He is still a great football mind although he "slur sheems lak he'sh bin shmokin shom great California shtuff".
Either that or he's on med's of some sort and all kidding aside hopefully doesn't have a real medical issue.
I still like the old Albino Barn Owl though, he knows football talent, just don't put him in front of a camera.

croatpackfan's picture

One of the most important part of the GM job is possibility to tell you a lot of nothing, while that sounds very content, and that looks like a good answer to your question.
Why? Because running the NFL team is all about not giving the information to the public. What do you think, why Mike McCarthy do not want to talk on injuries more than he is obligated by league rules?
At the moment you hear any GM to talk about team's info, you may bet that he will be fired.
Also, Ted has one very nice quality. He always talks about his business as group effort, but also, at the same time, he takes full responsibility for all decisions he brings out.

flackcatcher's picture

Ted is very smart on this. He understands the media watching is global, not merely local. The speaking style my seem slow and halting, but this is a deliberate choice on Teds part. Southern politicians use this style to avoid parsing and to avoid follow up questions. You see this up in Capital Hill in Washington DC all the time. Teds not doing this, but he is using the style to give long detailed answers while avoiding follow up questions. He's not avoiding the questions, but is limiting the reporters, so they don't hog time. By the way, Teds presser was very detailed and interesting. He did not turn away a single question and gave long and very detailed answers on how he evaluates players, as compared to the packer coaching staff. Jason don't let the drawl fool you. Thompson was in complete control of his presser the entire time.

Finwiz's picture

@flackcatcher - good post. I pretty much agree 100%.

flackcatcher's picture

Forgot to add, good questions Jason, good article.

Bearmeat's picture

As a musician, I know LOTS of brilliant people who do not represent themselves well in public. TT has always been of that ilk, and I don't think casting aspersions at him is very kind, nor accurate. Calling the former Redskins GM "drunk" would be unkind, but reasonable. We've never seen anything like that from TT. Not once in 13 years on the job, and several before that as an assistant right here in GB.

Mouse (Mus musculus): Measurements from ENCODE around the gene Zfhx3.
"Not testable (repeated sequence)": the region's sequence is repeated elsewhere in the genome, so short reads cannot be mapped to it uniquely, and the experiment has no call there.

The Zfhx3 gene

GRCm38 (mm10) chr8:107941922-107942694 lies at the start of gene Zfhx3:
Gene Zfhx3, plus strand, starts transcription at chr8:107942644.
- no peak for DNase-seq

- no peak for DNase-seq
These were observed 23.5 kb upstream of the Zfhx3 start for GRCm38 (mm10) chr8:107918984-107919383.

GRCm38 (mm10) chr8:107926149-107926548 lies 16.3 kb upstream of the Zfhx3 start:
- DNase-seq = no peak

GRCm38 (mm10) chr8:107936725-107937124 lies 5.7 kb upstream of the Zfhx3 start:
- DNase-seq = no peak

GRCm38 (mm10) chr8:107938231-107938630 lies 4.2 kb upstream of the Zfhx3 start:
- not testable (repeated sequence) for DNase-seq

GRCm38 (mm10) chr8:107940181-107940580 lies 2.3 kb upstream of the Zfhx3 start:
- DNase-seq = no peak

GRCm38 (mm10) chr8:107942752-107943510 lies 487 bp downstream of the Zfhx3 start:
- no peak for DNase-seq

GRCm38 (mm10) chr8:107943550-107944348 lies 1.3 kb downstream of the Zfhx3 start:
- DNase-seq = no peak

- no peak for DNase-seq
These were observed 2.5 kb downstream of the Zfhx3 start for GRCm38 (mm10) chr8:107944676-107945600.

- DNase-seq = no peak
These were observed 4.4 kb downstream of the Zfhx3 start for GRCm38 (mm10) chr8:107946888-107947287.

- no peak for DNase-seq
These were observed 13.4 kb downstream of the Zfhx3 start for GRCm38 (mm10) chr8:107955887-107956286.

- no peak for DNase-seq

And this is coming from someone who wishes TT would retire.

chugwater's picture

I'm with you on this one Bearmeat. I stated my view on this back in March.

marpag1's picture

"I don't think casting aspersions at him is very kind, nor accurate ... We've never seen anything like that from TT. Not once in 13 years on the job, and several before that as an assistant right here in GB."

Spot on, Bearmeat, not only on the "drunk" part, but even more for the "gosh, I don't know if his imaginary health problems are life-threatening or not..."

Life-threatening health problems? Really?? This is just a very small step above tabloid conspiracy theory.

packrulz's picture

TT lives for football, and most of his success comes from his love of scouting. He never was a great speaker, but his mind is still sharp as ever. I have wondered if his speech may have been affected from blows to the head as a player. I watched him play linebacker for the Houston Oilers, and he wasn't afraid to make a jarring tackle.
"As an undrafted free agent in 1975, Thompson was signed by the Houston Oilers. The Oilers' GM and coach was Bum Phillips who had briefly coached Thompson at Southern Methodist. Thompson won a spot as a backup linebacker and special teams player and held this position for 10 years. Thompson started most games during his career, he proved durable and invaluable playing in 146 of 147 games. In a 1980 game against the New York Jets, Thompson successfully converted four extra-point attempts as the emergency kicker"

caruso81's picture

"Was that Ted showing he still has the desire and energy to keep up? Or was it that Thompson handed over some of the personnel decisions to someone else?"

As this year's free agency played out, this was my immediate thought. This off-season was really out of character.

(I also think it's crass for us to be speculating about TT's health in the comments section of this or any blog. Relevant, maybe, but just not something we armchair neurologists should be doing.)

dobber's picture